Grand Portage Band of Lake Superior Chippewa and Chicago-based artist Andrea Carlson made a splash in 2021 when her piece “You are on Potawatomi Land” was installed along the RiverWalk in downtown Chicago.
To highlight some of the CHC’s archival holdings, the Hownikan is featuring photographs and family history of every founding Citizen Potawatomi family. The LeClair family history can be traced back to Wisconsin and Illinois, through war, forced removals, and kinship ties with the Prairie Band Potawatomi Nation, to present-day Pottawatomie County. Read more at cpn.news/leclair.
Through their early years in Potawatomi ancestral homelands in the north, a forced migration to Kansas and many challenges creating a new legacy in southern Pottawatomie County, the Lareau family drew upon their strength and resolve to persevere.
The roots of the Lafromboise family extend to present-day Chicago, Illinois, a history preserved through family stories and documentation that are now held at the CPN Cultural Heritage Center.
Bourbonnais-Tescier descendant Czarina Thompson began as a family history specialist at the Citizen Potawatomi Nation Cultural Heritage Center in 2005. Though the role has changed over the years as new technology and information becomes available, her attention to detail, extensive knowledge and love for helping Tribal members connect with their ancestors remain constant.
The Colonial and Intertribal War series brings brief introductions to the conflicts between the Potawatomi, Nishnabe, and other tribal and colonial powers spanning 200 years between 1628 and 1830. Throughout that time, the Potawatomi participated in nine major conflicts prior to the passage of the Indian Removal Act of 1830 and forced removal by the U.S. government along the Trail of Death. The Beaver Wars began in 1628 and were the longest of those nine conflicts, lasting more than 70 years.
The University of Oklahoma’s Ruggles Native American Music Series recently invited Citizen Potawatomi Nation’s women’s drumming group, De’Wegen Kwek (Our Women’s Drum), to share traditional and contemporary Potawatomi singing and drumming. De’Wegen Kwek was the first group comprised entirely of women to be featured in the Ruggles series.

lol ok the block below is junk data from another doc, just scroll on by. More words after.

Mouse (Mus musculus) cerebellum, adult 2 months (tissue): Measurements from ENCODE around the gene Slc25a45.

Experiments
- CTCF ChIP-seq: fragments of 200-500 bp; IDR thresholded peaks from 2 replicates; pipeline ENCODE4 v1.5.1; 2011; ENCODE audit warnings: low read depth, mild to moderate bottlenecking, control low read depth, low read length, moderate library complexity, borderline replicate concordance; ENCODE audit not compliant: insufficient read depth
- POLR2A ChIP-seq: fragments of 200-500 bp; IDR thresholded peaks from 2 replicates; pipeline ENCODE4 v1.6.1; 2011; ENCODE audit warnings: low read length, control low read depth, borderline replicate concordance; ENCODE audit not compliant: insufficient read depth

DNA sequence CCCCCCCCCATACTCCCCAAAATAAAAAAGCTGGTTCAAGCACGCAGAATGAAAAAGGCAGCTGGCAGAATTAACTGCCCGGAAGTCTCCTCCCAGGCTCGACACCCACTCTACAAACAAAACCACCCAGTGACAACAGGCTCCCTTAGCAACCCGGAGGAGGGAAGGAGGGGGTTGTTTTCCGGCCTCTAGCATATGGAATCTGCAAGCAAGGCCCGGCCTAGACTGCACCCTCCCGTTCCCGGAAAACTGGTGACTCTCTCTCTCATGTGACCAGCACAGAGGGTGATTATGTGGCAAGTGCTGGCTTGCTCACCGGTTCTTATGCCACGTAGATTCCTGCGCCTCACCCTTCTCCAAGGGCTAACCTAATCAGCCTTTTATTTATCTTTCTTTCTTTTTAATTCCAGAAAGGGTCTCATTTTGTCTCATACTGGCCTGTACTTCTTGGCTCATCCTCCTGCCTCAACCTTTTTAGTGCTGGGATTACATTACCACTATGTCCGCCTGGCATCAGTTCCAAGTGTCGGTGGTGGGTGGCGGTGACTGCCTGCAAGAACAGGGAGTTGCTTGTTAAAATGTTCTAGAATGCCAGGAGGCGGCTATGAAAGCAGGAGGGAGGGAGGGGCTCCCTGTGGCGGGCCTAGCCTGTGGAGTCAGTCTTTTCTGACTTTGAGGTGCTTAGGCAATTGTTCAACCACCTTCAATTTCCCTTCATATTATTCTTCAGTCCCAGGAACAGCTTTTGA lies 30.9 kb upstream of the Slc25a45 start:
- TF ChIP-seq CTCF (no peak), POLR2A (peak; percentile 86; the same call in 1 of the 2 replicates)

To highlight some of the CPN Cultural Heritage Center’s archival holdings, the Hownikan is featuring photographs and family history of every founding Citizen Potawatomi family. Records show a long legacy of public service in the Johnson family history.
Citizen Potawatomi Nation received a $60,000 Tribal Heritage Grant to pursue research and restoration at the historic and sacred site of Uniontown Cemetery near Rossville, Kansas. The funds will be used to repair crumbling stone walls and gravestones at the cemetery and to conduct ground penetrating radar (GPR) surveys of the area to confirm the location of a mass burial site where several Potawatomi ancestors are believed to have been buried following a cholera outbreak at Uniontown in 1849.
The Institute of Museum and Library Services recently awarded the Citizen Potawatomi Nation Cultural Heritage Center nearly $100,000. The funds will support the CHC’s efforts to modernize and enhance technology to improve the visitor experience.